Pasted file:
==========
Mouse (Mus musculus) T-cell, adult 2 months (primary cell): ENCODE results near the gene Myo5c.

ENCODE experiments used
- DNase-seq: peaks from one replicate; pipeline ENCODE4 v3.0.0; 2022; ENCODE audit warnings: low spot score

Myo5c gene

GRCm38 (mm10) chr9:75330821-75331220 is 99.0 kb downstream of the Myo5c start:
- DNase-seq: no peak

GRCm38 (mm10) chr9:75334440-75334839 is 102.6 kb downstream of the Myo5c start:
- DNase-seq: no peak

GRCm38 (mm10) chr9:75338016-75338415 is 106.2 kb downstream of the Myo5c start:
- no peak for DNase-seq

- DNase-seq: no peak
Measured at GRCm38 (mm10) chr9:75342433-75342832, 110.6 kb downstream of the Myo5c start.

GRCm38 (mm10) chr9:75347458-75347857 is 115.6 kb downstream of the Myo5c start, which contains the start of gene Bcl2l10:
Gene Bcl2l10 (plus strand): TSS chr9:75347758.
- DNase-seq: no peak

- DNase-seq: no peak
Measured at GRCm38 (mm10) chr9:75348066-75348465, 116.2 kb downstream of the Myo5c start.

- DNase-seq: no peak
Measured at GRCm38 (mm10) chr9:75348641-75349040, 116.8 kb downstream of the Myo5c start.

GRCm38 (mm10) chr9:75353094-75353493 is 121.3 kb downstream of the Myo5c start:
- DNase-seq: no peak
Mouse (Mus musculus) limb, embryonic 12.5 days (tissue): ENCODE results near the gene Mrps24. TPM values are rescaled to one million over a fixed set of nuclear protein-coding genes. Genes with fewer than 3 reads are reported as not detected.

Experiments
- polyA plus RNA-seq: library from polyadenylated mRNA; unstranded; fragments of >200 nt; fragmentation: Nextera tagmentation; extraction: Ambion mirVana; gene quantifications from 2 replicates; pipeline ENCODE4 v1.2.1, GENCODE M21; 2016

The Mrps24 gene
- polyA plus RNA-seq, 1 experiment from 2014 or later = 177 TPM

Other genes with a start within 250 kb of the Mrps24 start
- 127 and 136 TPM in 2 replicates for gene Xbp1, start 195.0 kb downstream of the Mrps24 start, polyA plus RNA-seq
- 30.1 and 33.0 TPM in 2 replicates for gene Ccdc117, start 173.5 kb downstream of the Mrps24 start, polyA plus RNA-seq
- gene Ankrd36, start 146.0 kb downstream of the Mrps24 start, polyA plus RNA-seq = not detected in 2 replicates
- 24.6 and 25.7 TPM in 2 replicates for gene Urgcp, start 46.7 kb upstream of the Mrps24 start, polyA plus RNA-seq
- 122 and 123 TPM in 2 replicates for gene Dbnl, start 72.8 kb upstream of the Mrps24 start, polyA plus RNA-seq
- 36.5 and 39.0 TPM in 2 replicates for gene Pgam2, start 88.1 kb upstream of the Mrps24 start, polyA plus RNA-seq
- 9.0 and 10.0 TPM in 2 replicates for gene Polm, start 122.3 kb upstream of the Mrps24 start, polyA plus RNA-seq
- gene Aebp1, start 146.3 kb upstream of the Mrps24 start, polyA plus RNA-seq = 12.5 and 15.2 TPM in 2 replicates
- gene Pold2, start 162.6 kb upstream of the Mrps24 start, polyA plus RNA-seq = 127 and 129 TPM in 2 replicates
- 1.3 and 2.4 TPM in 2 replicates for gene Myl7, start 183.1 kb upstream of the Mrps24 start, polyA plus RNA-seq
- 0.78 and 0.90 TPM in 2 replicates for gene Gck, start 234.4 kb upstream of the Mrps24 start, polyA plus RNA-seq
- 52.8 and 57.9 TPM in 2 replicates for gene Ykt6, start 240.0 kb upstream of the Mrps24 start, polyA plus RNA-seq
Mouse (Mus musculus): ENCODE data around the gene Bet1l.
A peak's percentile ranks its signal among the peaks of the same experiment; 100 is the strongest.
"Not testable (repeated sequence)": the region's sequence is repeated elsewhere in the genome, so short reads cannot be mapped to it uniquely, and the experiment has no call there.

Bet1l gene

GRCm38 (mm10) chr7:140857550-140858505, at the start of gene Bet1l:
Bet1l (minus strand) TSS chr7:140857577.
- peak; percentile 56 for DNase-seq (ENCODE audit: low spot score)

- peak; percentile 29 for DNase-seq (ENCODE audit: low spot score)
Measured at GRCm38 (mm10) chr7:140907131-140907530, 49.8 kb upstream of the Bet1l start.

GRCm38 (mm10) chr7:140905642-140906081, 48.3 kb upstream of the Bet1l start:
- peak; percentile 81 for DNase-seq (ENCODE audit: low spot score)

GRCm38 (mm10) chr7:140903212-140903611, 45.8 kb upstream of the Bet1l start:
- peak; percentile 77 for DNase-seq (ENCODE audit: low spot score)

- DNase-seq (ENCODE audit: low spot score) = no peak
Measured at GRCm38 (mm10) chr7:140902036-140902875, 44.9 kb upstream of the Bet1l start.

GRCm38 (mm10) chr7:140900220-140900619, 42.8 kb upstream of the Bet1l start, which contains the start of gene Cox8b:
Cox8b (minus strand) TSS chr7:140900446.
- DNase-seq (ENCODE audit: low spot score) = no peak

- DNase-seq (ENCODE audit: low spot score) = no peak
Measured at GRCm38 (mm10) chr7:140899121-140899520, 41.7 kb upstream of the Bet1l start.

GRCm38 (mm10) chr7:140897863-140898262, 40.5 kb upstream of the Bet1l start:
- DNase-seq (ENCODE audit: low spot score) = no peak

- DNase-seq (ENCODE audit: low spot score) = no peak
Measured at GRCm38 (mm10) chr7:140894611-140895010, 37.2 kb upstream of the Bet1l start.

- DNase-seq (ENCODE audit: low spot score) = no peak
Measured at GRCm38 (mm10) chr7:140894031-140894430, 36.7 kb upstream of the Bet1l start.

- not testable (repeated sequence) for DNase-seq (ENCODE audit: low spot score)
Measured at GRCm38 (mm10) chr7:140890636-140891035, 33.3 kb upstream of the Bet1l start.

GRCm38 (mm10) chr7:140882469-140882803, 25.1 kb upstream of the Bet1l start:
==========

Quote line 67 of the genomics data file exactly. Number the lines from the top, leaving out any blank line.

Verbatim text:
Measured at GRCm38 (mm10) chr7:140890636-140891035, 33.3 kb upstream of the Bet1l start.